abstract = "Objectives: To investigate the interplay among brushing frequency, dentifrice slurry abrasivity, and fluoride content on the surface loss (SL) of incipient enamel caries-like lesions. Methods: Lesions were created in 96 bovine enamel specimens (5 × 5 mm) using methylcellulose acid gel. Specimens were randomly allocated to 12 groups (n = 8), resulting from the association of three experimental factors: (1) slurry abrasive level [low: REA = 4/RDA = 69 and high: REA = 7/RDA = 208], (2) fluoride concentration [275 and 1250 ppm F as NaF], and (3) brushing frequency [1, 2 and 3× daily]. Specimens were kept in artificial saliva in between brushings and overnight. SL was determined by optical profilometry after lesion creation, 1, 3, 5, and 7 days. Data was analyzed with repeated measures ANOVA and Tukey's tests (α = 0.05). Results: High abrasive slurry caused significantly more SL than low with 275 ppm (p < 0.001) but not with 1250 ppm fluoride (p = 0.34). Fluoride at 275 ppm had significantly more SL than 1250 ppm with high abrasive slurry after 7 days (p = 0.008). Brushing 1×/day had significantly less SL than 3×/day after 7 days with high abrasive slurry (p = 0.016), especially in the 275 ppm fluoride groups. Conclusions: Higher fluoride concentration increased protection against the deleterious effect of high abrasive slurry. SL was higher if brushing was performed more than twice daily especially in low fluoride groups. Clinical significance: Highly abrasive toothpaste formulations might cause more surface wear to incipient caries lesions, especially at higher brushing frequencies. Increasing the fluoride content may be beneficial at these circumstances.",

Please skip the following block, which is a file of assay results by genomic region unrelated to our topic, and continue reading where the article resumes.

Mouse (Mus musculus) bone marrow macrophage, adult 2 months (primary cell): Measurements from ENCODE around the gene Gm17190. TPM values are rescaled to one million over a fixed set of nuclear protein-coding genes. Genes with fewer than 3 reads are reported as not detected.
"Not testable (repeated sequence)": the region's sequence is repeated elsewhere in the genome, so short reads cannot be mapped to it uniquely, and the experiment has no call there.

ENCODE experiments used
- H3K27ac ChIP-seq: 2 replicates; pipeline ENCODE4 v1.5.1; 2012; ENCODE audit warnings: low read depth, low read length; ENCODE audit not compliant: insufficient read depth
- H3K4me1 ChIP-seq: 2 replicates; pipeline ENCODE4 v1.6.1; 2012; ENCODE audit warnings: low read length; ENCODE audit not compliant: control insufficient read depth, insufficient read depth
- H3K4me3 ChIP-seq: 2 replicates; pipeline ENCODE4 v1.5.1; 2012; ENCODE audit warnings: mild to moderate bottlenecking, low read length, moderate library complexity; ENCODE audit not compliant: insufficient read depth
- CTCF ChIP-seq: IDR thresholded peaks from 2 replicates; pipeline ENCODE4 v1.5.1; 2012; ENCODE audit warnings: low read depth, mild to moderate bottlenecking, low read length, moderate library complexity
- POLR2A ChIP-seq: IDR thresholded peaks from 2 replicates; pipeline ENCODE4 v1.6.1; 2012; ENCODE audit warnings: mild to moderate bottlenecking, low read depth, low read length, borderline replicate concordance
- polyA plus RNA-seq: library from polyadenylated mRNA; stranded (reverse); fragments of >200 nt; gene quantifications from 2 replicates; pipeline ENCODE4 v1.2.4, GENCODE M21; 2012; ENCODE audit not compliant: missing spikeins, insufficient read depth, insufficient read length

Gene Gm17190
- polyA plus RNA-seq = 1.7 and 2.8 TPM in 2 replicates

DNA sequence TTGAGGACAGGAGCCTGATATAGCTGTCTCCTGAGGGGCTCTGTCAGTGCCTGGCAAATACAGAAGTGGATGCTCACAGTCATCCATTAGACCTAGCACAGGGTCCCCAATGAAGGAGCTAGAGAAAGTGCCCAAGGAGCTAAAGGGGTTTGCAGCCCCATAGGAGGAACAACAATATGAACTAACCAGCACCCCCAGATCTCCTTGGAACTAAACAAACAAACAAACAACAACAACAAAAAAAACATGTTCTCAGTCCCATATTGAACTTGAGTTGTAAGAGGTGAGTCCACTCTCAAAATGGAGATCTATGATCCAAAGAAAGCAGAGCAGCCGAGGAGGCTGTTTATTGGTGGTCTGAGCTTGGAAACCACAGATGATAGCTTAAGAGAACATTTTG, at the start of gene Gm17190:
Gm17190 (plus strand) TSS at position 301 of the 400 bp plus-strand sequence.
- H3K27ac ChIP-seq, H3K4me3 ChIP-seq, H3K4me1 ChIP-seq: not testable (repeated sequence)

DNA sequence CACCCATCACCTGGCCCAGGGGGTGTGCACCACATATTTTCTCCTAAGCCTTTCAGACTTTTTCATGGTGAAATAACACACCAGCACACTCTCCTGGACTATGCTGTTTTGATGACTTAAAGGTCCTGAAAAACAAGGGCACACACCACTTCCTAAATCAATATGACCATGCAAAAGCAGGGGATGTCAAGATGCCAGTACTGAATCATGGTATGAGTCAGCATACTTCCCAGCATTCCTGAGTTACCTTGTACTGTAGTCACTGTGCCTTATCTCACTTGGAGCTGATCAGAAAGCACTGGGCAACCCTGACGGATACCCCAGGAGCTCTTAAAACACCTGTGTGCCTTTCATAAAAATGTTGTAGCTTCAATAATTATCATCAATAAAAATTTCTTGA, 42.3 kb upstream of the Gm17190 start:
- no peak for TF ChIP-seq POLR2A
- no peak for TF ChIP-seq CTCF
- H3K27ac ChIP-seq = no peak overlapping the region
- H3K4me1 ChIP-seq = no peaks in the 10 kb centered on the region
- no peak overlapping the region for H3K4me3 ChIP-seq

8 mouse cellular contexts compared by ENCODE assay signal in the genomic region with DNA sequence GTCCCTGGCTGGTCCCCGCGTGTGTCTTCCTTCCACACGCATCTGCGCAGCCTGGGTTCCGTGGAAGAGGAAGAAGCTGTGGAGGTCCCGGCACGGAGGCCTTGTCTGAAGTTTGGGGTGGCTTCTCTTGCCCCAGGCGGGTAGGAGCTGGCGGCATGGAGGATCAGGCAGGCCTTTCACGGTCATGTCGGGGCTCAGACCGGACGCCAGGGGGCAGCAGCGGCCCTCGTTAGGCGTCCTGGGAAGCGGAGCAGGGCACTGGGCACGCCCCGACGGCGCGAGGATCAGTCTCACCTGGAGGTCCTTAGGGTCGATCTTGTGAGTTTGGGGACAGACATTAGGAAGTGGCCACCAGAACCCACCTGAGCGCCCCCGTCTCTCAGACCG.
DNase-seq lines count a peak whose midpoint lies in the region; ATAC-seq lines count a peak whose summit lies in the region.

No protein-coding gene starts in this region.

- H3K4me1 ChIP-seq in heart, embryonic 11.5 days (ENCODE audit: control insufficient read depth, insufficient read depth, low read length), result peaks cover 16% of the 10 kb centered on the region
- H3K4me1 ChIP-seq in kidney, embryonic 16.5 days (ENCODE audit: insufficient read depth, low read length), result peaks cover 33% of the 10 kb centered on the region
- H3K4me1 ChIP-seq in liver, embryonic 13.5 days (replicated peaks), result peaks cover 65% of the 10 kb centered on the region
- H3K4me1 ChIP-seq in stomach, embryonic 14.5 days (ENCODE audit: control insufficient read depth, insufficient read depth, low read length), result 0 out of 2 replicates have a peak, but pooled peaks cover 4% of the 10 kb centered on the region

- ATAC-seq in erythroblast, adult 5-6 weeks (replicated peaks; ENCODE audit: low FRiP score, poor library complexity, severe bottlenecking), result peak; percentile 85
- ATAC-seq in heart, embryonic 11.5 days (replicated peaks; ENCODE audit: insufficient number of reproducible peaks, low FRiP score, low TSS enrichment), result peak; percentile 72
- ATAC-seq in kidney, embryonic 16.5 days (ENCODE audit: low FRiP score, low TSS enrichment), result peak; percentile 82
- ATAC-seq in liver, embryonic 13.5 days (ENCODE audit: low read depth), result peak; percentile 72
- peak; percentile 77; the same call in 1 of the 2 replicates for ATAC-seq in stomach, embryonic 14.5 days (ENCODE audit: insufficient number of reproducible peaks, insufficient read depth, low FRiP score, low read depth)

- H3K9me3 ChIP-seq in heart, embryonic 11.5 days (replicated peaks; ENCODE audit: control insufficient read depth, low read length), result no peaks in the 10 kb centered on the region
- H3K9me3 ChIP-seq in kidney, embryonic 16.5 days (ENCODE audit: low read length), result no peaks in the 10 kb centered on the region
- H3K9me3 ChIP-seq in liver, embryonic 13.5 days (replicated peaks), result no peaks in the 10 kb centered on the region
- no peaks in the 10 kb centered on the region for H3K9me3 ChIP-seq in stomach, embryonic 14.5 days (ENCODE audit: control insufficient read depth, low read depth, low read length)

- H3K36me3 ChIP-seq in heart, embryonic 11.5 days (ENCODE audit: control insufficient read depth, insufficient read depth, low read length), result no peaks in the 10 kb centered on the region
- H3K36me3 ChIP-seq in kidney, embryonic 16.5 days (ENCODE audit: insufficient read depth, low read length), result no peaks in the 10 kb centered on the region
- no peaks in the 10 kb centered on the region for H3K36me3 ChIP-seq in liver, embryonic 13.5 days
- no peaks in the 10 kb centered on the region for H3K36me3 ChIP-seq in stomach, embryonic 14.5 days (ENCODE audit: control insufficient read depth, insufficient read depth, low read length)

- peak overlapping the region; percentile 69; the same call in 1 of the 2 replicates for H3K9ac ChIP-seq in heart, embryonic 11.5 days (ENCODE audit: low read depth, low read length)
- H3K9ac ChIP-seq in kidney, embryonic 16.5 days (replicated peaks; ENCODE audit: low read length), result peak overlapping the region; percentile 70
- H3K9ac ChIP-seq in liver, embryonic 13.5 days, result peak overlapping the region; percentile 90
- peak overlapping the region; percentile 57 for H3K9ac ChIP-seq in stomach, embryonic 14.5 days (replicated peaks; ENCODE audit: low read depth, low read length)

keywords = "Abrasion, Caries, Enamel, Fluoride, Toothbrushing, Wear",
author = "Nassar, {Hani M.} and Frank Lippert and Eckert, {George J.} and Anderson Hara",
year = "2018",
month = "1",
day = "1",
doi = "10.1016/j.jdent.2018.06.018",
language = "English (US)",
journal = "Journal of Dentistry",
issn = "0300-5712",
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TY - JOUR

T1 - Impact of toothbrushing frequency and toothpaste fluoride/abrasivity levels on incipient artificial caries lesion abrasion

AU - Nassar, Hani M.

AU - Lippert, Frank

AU - Eckert, George J.

AU - Hara, Anderson

PY - 2018/1/1

Y1 - 2018/1/1